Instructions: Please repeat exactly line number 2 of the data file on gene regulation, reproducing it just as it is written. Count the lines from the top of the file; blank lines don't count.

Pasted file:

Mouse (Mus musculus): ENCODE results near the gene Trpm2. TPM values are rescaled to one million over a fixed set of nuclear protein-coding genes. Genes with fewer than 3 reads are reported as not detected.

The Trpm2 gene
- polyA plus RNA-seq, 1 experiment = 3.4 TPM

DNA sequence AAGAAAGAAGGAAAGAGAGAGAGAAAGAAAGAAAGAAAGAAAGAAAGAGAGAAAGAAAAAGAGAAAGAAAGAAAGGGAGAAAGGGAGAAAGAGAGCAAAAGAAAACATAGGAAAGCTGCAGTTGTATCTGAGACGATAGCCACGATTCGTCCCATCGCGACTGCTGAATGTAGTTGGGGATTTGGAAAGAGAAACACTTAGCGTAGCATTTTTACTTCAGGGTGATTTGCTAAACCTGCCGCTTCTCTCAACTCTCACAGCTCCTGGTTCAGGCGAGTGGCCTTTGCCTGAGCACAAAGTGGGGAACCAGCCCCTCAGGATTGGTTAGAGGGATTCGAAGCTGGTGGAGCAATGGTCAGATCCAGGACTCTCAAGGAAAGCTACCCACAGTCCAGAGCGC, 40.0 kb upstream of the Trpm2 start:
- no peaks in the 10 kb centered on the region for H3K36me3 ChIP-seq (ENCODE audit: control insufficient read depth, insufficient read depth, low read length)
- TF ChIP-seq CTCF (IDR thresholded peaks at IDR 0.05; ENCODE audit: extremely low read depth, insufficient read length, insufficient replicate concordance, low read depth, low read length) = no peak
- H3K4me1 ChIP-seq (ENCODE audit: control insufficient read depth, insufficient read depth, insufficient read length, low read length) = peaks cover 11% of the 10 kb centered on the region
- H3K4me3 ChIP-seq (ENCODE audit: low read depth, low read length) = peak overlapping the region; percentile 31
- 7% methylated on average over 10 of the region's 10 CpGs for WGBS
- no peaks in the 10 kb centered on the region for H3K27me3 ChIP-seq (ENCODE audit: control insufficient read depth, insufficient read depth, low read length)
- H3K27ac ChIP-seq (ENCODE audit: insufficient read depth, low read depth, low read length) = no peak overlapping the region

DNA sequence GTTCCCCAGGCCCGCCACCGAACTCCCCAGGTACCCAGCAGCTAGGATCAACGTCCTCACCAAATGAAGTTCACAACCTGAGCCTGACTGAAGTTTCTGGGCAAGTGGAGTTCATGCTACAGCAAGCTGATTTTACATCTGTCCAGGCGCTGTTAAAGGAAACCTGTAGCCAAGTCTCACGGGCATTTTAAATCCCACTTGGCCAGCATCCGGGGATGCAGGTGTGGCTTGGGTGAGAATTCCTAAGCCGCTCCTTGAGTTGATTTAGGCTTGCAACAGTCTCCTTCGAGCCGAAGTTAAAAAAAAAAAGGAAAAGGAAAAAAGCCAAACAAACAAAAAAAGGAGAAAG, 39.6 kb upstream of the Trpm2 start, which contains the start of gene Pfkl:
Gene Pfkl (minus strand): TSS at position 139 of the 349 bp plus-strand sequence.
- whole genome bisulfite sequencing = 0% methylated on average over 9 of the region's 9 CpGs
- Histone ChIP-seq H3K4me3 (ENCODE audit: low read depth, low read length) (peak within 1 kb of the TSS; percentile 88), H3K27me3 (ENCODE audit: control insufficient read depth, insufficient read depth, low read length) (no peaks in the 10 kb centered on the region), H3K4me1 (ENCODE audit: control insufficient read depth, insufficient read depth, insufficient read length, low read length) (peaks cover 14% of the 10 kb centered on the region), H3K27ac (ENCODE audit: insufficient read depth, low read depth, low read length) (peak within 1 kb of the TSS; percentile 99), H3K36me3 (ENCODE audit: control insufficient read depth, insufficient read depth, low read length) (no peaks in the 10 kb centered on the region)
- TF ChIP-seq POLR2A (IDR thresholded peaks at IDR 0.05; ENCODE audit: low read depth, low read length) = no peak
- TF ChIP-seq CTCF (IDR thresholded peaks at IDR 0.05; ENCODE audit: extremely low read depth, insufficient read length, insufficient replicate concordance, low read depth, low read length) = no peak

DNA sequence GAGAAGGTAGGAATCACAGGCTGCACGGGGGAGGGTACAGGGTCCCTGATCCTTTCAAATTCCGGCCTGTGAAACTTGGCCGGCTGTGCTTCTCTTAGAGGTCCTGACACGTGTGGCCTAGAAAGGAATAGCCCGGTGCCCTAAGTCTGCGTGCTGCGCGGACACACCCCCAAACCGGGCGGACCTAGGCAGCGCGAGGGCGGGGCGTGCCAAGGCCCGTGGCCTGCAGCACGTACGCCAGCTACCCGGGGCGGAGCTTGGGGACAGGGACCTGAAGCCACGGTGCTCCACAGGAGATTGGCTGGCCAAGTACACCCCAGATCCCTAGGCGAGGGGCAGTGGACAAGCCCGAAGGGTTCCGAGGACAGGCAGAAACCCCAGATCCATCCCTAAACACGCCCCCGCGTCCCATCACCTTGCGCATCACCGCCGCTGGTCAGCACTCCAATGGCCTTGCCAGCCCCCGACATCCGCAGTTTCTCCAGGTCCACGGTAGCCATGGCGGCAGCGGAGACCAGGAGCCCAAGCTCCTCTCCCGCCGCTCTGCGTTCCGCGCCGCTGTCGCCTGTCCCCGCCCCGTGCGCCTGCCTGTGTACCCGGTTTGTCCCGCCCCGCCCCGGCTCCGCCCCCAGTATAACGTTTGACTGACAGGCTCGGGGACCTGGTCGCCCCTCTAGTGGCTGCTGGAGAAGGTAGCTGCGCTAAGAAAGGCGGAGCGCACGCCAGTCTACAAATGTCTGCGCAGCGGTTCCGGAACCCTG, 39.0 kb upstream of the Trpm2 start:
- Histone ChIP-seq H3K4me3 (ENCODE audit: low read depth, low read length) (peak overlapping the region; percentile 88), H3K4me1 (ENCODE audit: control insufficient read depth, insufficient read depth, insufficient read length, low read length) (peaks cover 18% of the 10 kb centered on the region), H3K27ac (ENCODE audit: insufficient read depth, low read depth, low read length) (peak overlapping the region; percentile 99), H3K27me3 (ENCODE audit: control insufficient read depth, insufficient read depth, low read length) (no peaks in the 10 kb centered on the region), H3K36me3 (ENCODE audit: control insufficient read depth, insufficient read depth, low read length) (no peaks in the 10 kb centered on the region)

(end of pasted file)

The Trpm2 gene